Others moved abruptly, inspired by Trump and fed up with a party they say no longer speaks their language.

Together the result is one of the most sizable shifts of partisan allegiance ever in Pennsylvania: 61,500 Democrats have become Republicans so far this year, part of a 145,000 jump in Republican registrations since the fall 2015 election, according to state figures analyzed by both parties. It’s more new Republicans than in the previous four years combined.

The onslaught has helped make Trump the favorite heading into Tuesday’s primary, helping put Pennsylvania, which voted for Obama twice, in play in the November presidential election.

“The party-switching has been going on in an evolutionary way for two decades. This just propelled it faster,” said G. Terry Madonna, a professor at Franklin and Marshall University in Lancaster, Pa. “Many of them are Reagan Democrats – white, working-class, blue-collar, incomes of $35,000 to $40,000 or less, high school educations or less.”

“They feel frustrated, they feel left behind,” Madonna said.

“They feel Trump is sticking it to the man.”

The story continues — and there is something noticeable here. Notice? Not a single soul among these party switchers said a word about Ted Cruz. It was Trump — not Cruz — who struck a chord with them, motivating them to switch parties. Which illustrates exactly my concern for Cruz as the nominee. When he appeared here in the area recently — nearby Hershey — a local reporter told me the crowd was around 1,000. Others have put it at less than that. In other words, when Cruz and Trump ventured into the heart of the most conservative section of Pennsylvania, Trump outdrew Cruz 10-1. This is very concerning if the idea is to once again, as Ronald Reagan did, carry Pennsylvania for the GOP. Something that was done twice by Reagan, once by his Vice President George H.W. Bush running as Reagan’s heir, and never since. Which is to say in all the years beginning with 1992 it has been almost a quarter century (!!) since a GOP nominee has carried the state.

Note as well that as with Trump today, it was said in the day that Reagan couldn’t carry Pennsylvania much less the country. At one point Gallup recorded Reagan trailing Jimmy Carter by thirty points. Today, a new poll just out by George Washington University’s Battleground poll has Trump trailing Hillary Clinton by a mere three points.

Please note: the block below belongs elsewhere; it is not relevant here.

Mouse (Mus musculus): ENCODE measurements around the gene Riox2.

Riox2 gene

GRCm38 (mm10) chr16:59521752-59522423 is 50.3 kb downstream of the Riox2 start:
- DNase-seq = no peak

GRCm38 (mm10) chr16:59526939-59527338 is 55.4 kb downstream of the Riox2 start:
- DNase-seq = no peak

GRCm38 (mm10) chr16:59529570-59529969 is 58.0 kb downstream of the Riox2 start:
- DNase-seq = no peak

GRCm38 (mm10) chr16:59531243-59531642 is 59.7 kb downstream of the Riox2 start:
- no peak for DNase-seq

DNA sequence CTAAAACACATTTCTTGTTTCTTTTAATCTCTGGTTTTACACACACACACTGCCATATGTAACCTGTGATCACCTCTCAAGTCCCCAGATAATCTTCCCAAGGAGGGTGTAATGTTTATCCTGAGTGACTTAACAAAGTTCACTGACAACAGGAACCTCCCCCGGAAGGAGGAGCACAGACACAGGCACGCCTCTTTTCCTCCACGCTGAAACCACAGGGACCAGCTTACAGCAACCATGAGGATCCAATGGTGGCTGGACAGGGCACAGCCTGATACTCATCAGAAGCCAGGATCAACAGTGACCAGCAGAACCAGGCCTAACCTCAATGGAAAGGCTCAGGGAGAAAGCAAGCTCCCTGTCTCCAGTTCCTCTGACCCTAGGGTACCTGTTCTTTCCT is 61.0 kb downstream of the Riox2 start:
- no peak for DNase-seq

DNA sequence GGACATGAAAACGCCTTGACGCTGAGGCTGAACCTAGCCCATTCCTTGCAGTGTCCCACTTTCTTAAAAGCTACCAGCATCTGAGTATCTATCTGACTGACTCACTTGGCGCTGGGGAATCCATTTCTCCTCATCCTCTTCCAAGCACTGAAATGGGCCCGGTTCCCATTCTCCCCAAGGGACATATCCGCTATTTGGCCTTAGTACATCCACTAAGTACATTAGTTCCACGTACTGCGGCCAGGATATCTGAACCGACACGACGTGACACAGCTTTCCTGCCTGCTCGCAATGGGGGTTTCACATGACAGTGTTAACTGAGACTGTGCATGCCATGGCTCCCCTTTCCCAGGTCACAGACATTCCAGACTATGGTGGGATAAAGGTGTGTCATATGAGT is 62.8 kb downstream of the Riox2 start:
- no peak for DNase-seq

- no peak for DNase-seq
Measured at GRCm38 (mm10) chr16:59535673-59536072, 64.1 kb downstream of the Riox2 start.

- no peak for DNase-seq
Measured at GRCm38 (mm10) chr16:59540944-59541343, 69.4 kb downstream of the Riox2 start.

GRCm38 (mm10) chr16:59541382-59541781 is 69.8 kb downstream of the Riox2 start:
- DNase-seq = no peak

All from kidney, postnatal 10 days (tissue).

I bear Ted Cruz no ill will. To the contrary, I have the highest respect for him. But let’s be plain. This idea of becoming an ally with the Washington Cartel’s favorite candidate of the moment — with the deliberate objective being to get to a second ballot in which it is almost certain Cruz will be abandoned by his putative Establishment allies — has to be one of the worst ideas in Republican presidential circles since Richard Nixon connived with Nelson Rockefeller in their secret 1960 “Compact of Fifth Avenue” in which Eastern liberals imposed their ideas on a conservative GOP convention. History records that no less than Senator Barry Goldwater, feeling betrayed by Nixon, accused the soon-to-be nominee of a “surrender” of conservative principle, even going so far as to label the Nixon-Rockefeller “compact” “the Munich of the Republican Party” — a decidedly unsubtle comparison to Neville Chamberlain’s infamous “peace in our time” deal with Adolf Hitler. Yowzer. In terms of relatively recent GOP history, this Cruz decision to bond with the GOP Establishment instead of joining Trump to defeat it outright reminds of Bush 41 backing off his “read my lips, no new taxes” pledge in the hopes it would make him look “kinder and gentler” and get him some political mileage with Democrats. That ended well.

Be that as it may, Senator Cruz has made his decision. And if there is anything certain now it is that the fight to defeat the GOP Establishment has just been ratcheted up to a whole new level with the realization that one of the leaders of the fight has gone over the side. And if in fact the nominee in Cleveland turns out to be one more GOP Establishment guy? Ted Cruz is going to be blamed.

Not good. Buckle in.

Jeffrey Lord
Follow Their Stories:
View More
Jeffrey Lord, a contributing editor to The American Spectator, is a former aide to Ronald Reagan and Jack Kemp. An author and former CNN commentator, he writes from Pennsylvania at jlpa1@aol.com. His new book, Swamp Wars: Donald Trump and The New American Populism vs. The Old Order, is now out from Bombardier Books.
Sign Up to receive Our Latest Updates! Register

Notice to Readers: The American Spectator and Spectator World are marks used by independent publishing companies that are not affiliated in any way. If you are looking for The Spectator World please click on the following link: https://spectatorworld.com/.

Be a Free Market Loving Patriot. Subscribe Today!